Scary Sad Female: Monster
Patty Jenkins’ 2003 film Monster is a crime drama about the “supposed” first female serial killer, Aileen Wuornos played by Charlize Theron. In reading up on the making of this film, I was curious to learn how it all came about. After attending school at AFI’s director’s program Jenkin’s first feature film is Monster and wins a slew of domestic and international awards including the Independent Spirit Award for best feature. And, yes Charlize Theron basically won all the awards for best actress that year too. But, what I love about Jenkins is her belief that film can do things that digital cannot. When commenting about the Kodak’s new Super 8 camera she said, “There are plenty of looks, feelings and qualities that only film can do, and you simply cannot capture digitally.” Amen, sister! AMEN!
And of course, being a Super 8 geek myself, I could not agree more. I mean watching a CGI flooded film such as Avatar or any superhero movie like the Avengers is nice every once in a while, but in the end it just leaves me feeling empty and cold inside. But, watching a classic like Cleopatra, or Wolfman from 1942 gives me an entirely warm and fuzzy feeling inside because it was shot on film. I can’t fully explain this phenomenon. Perhaps, it’s the nostalgia of yester-year and the fact earlier films were made with handmade effects versus a computer enhanced image. It was an art form which I feel and fear is slowly fading away. But, dammit those were the good old days. I mean don’t even get me started on the classic monster movies of the 1930s. I have an entire collection of horror movies from 1920s-1960s and they’re all flawed, works of cinematic art. ANYWAYS, moving right along…
What I absolutely love about the opening of Monster is Jenkins gives us that 8mm projected look of Aileen as a little girl along side some narration hugged by the blackness of the screen. There’s an isolating effect that coincides with Aileen’s present life. And as she continues her narration, the image expands and we see how Aileen’s childhood turns into adulthood until the entire image goes full screen leading us to the present day of Aileen. Fantastic stuff and such a strong resonating opening. It’s clever and I can’t stop talking about it. We see Aileen sitting under an overpass as it’s raining and she’s holding a pistol in one hand with $5 in her pocket contemplating her own suicide. It’s a dark, tormenting hook for the first act of the story. My God have you seen the look in that woman's eyes. Terrifying and electric.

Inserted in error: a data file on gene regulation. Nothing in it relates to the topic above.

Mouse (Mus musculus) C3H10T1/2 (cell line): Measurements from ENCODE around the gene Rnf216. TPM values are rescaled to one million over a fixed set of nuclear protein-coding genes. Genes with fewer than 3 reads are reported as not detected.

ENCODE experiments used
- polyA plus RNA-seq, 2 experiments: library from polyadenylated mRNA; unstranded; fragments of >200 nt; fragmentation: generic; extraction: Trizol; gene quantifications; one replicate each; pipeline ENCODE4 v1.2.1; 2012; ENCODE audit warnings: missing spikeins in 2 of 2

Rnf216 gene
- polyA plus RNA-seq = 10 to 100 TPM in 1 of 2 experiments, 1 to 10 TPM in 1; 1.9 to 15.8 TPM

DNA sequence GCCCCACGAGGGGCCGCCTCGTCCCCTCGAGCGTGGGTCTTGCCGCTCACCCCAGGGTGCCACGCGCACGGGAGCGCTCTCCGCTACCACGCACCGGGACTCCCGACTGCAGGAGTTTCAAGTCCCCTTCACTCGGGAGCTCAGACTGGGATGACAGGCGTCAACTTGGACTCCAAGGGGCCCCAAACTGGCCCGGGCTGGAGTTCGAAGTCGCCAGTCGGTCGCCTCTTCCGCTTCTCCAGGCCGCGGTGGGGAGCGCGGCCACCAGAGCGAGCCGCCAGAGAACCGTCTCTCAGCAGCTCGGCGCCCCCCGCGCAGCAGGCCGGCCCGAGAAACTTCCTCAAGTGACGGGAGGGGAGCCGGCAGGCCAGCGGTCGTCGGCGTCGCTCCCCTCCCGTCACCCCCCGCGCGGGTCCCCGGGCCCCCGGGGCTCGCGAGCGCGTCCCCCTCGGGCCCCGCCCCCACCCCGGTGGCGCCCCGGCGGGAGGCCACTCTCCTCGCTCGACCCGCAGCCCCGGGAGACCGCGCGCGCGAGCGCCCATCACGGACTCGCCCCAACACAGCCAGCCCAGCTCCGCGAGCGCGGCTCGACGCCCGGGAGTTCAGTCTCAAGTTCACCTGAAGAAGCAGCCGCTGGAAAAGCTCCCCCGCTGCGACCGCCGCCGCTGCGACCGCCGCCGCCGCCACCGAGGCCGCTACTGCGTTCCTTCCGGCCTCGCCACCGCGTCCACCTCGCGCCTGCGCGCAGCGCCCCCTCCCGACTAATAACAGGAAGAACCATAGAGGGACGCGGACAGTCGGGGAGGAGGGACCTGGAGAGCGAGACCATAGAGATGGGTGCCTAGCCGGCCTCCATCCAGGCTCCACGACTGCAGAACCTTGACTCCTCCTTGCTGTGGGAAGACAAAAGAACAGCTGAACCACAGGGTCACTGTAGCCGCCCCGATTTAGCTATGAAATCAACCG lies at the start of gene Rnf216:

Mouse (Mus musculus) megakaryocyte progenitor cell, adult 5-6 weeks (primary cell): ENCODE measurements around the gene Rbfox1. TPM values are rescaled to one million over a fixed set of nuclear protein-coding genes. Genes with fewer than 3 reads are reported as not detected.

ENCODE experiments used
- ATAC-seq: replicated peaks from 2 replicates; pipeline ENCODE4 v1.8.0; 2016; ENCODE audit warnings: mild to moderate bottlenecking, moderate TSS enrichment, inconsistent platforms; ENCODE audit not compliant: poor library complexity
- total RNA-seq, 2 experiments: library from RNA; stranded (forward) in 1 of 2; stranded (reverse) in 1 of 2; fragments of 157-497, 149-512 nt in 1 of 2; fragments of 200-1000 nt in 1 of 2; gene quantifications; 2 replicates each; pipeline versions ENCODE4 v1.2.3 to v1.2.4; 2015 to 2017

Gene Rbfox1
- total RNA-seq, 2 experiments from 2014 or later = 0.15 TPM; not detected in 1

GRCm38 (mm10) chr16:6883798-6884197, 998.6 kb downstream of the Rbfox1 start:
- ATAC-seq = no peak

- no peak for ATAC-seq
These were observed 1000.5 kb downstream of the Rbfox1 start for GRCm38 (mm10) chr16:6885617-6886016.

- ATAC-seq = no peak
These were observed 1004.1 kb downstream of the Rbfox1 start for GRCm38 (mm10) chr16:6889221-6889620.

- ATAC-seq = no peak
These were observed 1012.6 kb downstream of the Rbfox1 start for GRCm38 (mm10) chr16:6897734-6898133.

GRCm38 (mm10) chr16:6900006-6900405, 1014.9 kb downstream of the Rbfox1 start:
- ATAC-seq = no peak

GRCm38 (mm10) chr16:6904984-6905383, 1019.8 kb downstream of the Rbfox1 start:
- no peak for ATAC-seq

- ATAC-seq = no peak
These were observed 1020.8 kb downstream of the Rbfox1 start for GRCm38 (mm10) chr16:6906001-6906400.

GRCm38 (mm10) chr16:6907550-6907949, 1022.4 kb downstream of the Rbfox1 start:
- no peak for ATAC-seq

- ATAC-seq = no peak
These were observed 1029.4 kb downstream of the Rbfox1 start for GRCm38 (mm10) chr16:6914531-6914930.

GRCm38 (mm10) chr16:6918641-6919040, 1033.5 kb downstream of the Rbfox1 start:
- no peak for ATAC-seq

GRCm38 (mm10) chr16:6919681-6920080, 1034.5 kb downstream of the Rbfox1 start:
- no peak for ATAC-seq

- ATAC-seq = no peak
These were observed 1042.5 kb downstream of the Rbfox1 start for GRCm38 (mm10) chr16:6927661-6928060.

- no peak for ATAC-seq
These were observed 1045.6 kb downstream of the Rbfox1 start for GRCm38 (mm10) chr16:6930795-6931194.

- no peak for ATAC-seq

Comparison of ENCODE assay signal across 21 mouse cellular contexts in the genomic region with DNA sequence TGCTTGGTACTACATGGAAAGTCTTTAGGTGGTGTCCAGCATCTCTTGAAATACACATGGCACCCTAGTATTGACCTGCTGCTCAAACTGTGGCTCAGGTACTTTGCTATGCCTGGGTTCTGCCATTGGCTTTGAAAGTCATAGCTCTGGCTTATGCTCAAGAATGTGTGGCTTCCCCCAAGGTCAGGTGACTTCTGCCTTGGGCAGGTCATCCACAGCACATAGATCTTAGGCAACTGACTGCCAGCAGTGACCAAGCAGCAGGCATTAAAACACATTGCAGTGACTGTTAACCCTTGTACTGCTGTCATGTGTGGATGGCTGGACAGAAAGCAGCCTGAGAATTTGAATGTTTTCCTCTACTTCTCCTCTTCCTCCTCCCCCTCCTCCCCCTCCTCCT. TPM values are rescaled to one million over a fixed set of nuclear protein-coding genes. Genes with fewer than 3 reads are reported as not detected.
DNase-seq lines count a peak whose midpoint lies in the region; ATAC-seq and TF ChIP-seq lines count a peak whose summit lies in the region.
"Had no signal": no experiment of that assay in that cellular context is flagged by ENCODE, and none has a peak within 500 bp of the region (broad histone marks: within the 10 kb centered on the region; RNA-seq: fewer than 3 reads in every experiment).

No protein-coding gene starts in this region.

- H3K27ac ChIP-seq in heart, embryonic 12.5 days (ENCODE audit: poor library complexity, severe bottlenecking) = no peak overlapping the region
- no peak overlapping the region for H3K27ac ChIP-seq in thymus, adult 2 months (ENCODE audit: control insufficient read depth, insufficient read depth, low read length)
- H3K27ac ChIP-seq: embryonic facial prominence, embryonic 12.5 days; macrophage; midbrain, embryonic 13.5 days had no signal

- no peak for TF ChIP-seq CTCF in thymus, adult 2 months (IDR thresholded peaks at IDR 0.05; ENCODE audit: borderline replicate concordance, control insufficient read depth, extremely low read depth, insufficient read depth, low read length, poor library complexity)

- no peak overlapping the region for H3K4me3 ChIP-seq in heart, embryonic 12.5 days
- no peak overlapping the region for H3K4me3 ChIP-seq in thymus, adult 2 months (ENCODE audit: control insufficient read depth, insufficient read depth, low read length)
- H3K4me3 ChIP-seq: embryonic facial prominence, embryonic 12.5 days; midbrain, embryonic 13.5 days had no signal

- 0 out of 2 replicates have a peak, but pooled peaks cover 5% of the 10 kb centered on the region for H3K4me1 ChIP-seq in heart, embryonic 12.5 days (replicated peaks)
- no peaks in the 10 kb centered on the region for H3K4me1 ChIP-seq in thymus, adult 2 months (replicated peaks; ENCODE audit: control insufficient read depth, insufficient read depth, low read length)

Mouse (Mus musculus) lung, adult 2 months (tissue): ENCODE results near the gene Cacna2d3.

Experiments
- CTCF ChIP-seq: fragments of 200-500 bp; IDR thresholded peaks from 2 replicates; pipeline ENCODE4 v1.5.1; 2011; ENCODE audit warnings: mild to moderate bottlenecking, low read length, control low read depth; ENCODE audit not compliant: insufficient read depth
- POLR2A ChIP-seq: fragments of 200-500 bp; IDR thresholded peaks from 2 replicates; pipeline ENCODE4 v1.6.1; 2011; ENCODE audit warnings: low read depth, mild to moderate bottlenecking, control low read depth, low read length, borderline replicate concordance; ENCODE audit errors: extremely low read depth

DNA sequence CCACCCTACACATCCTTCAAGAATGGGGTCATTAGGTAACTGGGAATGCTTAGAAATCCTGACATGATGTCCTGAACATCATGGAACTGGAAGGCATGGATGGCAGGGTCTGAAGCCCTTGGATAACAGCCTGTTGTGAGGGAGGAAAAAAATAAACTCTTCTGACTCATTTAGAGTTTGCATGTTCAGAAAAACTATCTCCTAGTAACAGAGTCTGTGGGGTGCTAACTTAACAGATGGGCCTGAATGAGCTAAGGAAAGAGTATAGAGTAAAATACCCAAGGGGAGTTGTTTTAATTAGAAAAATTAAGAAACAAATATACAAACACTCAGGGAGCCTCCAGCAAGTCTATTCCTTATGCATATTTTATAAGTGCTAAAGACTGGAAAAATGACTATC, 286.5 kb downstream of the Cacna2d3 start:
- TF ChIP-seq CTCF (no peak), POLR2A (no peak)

However, I think the troubling aspect of this film, is Aileen’s character is painted in a downcast sympathetic light. Yes, she is a monster because she kills men who pay her for sex and or beat her to a bloody pulp. Given her history of being abused at a young age and becoming a product of her upbringing is the nucleus of this entire monstrosity of a life. A person’s life is in ruins therefore she must inflict and pay the sentiment forward on who better? Men. They’re the cause of her pain and are the wrongdoing threat in her little delusional world. I’m sure the victim’s families were probably in an uproar given such a film would glorify a serial killer’s pathetic, desperate sense of lifestyle. All around it’s a heinous chain of events, but she does get the death penalty so maybe there’s a sense of justice? I don’t know.
Aileen’s unfortunate past of abuse filters her own delusions which is the catalyst to her on going killing spree and yes maybe she can easily play the victim card here, but it presents this conflict in detesting her character. I feel sorry and bad for her, but it’s hardly a reason to go killing people. At one point Aileen says to Bruce Dern’s character, “You know, I feel like I never had a fucking choice.” In a way it’s as if Jenkins, wants us to feel sorry for this monster and that rattles the cage in terms of morality and my own perception of humanity. I see both sides of this devil of a coin and I am conflicted on what I’m suppose to feel here. Do I feel sorry for Aileen? Do I feel sorry for the victims of the deceased? It’s murky water and not as black and white as it seems.
Despite, lacking a type of cinematic style, I think Jenkins focused primarily on the performances and the piecing strong images together with deeply gratifying soundtrack. Music definitely enhances the moving picture especially in the scene where Aileen is in the car with a John and the music crescendos just as she’s about to put a gun to his head and unleash her angst of pain and fear. It’s terrifyingly heartbreaking. Given that it’s Jenkins first feature, and there probably wasn’t a big budget for phenomenal, expensive, time consuming shots, I feel as if the performances of intense talent and raw energy electrified the silver screen. The extraordinary performances from Charlize Theron and Christina Ricci made this film. Period.
With that said I’m curious to see how Jenkins crosses over from crime drama to the superhero terrain with her upcoming second feature film, Wonder Woman which is due out in 2017. You go girl! I believe in you!